The reason Curtains looked terrible on TV and home video was simple: all transfers were unmated, and the source print(s) were cheap, grainy, and lacking both detail and colours, and yet fans were able to enjoy the nuances in Robert Guza’s script, and the atmosphere of a slow-burning slasher with a few brilliantly conceived kill sequences.

Synapse Films’ Blu-ray edition is in every way a revelation, proving Ciupka’s eye and Robert Paynter’s cinematography had designed a matted 1.85:1 film with beautiful colours and classy lighting, adding mood and sophistication to what was an unusually expensive slasher.

Costing $4 million, the funds clearly allowed for the construction of some excellent sets with fine décor, and there’s a sense production designer Roy Forge Smith was a little inspired by the Art Nouveau in Dario Argento’s Suspiria (1978), while the hair stylists added to the hyper-real look by coiffing the women in styles reminiscent of a forties film noir. (The first dinner scene where the director toasts his virtual all-female guests features dresses and jewelry also evocative of the forties.)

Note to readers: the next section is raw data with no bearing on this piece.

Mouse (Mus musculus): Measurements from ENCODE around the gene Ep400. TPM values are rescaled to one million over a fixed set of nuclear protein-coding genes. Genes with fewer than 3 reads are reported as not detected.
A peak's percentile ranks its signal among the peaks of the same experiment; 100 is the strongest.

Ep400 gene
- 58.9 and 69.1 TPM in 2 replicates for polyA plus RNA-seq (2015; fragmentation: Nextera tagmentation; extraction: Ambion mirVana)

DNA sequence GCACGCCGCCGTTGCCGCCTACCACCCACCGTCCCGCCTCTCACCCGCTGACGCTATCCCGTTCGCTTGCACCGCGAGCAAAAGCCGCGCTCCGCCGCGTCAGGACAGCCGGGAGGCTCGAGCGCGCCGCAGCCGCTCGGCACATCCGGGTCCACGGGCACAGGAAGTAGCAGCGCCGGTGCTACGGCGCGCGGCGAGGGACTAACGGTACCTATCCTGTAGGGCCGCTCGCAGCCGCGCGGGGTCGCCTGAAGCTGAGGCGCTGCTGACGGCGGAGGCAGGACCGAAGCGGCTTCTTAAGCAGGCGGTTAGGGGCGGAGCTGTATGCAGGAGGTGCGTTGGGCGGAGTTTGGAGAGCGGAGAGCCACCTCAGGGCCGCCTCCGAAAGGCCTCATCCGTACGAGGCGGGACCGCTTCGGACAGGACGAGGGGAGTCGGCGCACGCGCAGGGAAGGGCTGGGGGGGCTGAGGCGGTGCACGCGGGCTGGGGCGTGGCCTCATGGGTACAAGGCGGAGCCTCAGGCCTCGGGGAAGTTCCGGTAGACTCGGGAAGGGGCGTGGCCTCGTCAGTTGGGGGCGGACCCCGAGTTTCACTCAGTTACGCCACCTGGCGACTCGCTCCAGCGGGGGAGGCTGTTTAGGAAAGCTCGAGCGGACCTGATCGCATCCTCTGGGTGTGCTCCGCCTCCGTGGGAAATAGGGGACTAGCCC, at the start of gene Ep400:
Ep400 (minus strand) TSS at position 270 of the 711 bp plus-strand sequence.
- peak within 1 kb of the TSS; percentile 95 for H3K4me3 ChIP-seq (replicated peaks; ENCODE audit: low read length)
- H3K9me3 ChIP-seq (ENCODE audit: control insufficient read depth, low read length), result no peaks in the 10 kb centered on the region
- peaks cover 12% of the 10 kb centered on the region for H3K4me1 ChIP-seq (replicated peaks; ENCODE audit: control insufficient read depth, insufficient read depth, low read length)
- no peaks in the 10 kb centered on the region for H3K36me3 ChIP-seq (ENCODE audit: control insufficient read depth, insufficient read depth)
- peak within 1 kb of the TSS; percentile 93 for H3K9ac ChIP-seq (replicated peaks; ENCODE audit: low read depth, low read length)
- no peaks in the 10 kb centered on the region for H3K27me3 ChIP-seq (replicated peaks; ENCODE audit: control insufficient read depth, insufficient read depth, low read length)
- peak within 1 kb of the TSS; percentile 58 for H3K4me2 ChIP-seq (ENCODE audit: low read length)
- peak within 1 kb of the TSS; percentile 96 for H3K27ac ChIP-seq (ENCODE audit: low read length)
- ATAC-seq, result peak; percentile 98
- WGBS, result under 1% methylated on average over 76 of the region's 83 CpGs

A classic whodunnit, Curtains has director Jonathan Stryker (John Vernon) conducting an audition for the lead role of his long-in-stasis project “Audra” at his remote mini-estate, but it’s clear part of the casting process involves screwing the more impressionable (and younger) actresses, and playing psychological mind games which test the power of his influence, and the brittle will of his candidates.